Spring opening set for new Lake County history museum in Libertyville
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Opening day for the new Bess Bower Dunn Museum of Lake County will be March 24, the Lake County Forest Preserve District has determined.
The end of 2017 had been a general target for the huge project which involves relocating, repurposing and expanding the former Lake County Discovery Museum.
But the complexity of the move and a desire to have every detail in place for a smooth debut led forest preserve officials to extend the timeline.
That gives leeway to staff who have been working furiously for months on the $1.6 million project.
"We never picked a date because we weren't sure how all the pieces would fall together," said Nan Buckardt, the district's director of education. "As we got going we realized there was a bigger level of complexity."
The former Lake County Discovery Museum operated at the Lakewood Forest Preserve near Wauconda for 40 years until it closed Sept. 1, 2016, in anticipation of the move to the forest preserve district's main office on Winchester Road in Libertyville.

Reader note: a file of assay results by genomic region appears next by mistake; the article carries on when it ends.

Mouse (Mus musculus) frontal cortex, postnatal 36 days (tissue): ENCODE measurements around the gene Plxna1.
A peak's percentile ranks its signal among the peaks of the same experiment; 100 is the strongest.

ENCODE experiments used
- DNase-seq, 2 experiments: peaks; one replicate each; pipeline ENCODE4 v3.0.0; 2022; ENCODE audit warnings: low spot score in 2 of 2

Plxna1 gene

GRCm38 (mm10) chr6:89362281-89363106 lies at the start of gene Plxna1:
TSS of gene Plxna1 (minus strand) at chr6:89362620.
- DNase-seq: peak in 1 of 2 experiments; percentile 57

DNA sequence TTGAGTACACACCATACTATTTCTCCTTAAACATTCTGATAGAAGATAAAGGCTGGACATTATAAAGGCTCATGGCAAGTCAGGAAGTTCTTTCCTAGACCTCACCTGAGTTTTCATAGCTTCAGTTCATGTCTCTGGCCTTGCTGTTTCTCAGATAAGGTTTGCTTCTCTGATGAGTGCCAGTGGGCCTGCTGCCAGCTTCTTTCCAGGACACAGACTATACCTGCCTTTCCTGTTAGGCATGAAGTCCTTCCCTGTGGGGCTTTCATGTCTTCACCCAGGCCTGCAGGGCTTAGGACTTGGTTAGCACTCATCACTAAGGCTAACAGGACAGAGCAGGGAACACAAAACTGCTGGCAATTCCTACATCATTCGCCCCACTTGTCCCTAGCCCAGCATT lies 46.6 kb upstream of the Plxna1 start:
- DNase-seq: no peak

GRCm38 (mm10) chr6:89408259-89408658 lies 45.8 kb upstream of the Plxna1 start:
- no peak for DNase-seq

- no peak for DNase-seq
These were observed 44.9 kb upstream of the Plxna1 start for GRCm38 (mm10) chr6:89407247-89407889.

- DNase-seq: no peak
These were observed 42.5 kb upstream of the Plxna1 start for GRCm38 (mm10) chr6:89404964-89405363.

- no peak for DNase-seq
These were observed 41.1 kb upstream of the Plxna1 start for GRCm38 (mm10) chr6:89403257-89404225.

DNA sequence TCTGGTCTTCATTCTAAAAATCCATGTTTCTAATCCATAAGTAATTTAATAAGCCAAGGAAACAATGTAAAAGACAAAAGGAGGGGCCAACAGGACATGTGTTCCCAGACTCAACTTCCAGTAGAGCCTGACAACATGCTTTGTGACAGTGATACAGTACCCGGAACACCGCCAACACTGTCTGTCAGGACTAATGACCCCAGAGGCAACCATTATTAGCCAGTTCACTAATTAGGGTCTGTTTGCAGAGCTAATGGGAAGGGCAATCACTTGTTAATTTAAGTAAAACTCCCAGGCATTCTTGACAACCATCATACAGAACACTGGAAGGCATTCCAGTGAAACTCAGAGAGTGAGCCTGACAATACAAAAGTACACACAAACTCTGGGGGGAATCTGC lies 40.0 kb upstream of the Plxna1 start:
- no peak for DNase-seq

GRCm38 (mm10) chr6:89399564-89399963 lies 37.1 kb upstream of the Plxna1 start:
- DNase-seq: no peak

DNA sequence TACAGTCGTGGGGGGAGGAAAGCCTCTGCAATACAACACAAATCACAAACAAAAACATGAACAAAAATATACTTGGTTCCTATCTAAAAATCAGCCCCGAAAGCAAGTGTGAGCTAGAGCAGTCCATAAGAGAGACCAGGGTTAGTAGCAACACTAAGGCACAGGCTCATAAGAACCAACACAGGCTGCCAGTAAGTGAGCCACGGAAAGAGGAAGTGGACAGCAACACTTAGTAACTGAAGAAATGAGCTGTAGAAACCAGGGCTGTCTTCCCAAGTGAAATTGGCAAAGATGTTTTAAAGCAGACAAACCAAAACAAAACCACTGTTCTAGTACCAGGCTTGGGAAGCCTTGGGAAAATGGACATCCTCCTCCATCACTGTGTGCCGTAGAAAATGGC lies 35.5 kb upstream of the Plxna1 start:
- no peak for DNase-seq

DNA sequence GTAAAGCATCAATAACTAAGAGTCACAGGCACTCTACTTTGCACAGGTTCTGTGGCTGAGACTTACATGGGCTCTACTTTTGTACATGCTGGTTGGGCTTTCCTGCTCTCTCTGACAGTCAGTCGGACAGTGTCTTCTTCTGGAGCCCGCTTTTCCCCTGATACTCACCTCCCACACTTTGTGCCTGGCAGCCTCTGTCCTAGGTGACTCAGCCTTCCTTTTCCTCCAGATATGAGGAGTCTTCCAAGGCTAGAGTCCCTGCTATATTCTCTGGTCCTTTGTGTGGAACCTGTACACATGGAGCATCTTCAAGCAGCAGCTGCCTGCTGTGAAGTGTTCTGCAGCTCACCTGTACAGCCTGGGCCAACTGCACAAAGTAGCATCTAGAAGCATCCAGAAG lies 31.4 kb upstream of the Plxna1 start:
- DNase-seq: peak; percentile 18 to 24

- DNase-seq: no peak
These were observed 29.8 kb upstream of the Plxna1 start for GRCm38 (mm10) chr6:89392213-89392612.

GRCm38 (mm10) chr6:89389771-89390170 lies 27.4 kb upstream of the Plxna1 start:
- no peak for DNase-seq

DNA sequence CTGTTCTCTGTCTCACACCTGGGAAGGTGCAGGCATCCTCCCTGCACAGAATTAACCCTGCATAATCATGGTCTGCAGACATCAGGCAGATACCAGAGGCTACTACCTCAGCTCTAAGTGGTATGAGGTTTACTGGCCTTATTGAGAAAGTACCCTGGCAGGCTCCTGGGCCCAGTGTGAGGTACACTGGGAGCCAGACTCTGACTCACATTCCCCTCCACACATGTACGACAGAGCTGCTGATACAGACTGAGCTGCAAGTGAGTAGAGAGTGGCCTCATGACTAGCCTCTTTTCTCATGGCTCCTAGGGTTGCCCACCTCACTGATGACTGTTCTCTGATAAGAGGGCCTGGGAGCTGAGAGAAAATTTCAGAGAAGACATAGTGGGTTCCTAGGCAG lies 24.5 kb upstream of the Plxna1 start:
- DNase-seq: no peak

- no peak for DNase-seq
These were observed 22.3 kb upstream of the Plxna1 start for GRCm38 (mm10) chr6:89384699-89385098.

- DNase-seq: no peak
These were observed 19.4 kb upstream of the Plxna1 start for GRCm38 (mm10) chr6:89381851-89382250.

"We're in the final stages and we are working on the exhibits," Executive Director Ty Kovach said. "There's no compelling reason to (open) during the holidays when we wouldn't get the exposure we want."
March 24 is the Saturday before spring break for many area students. And by then, the winter weary are ready to get out and do something different, Buckardt said.
Officials hope the expanded, educational offerings focused on the history, land and people of Lake County will be an attraction for staycationers.
"The construction is nearly done. We've started to install some of the infrastructure for the exhibits," Buckardt said.
The conversion of the former Motorola office building includes an intricate, state-of-the-art storage system for about 20,000 items on the lower level of the building. The museum will feature six sections with interactive elements chronicling the history of Lake County from prehistoric to modern times.
There also will be a classroom for educators, programs and a public archives and research center.
A special exhibits area of about 400 square feet will hold items from various area historical societies and small museums, as part of the Illinois bicentennial observation.
The main attraction, a full-scale model of a Dryptosaurus dinosaur and the landform on which it stands, was created off site. It has been delivered and installed, but is being kept under wraps until the opening.
Meanwhile, numerous other details of the move, such as having signs attached to the exterior of the building, are in progress.
"We're just really excited to have an actual date," Buckardt said.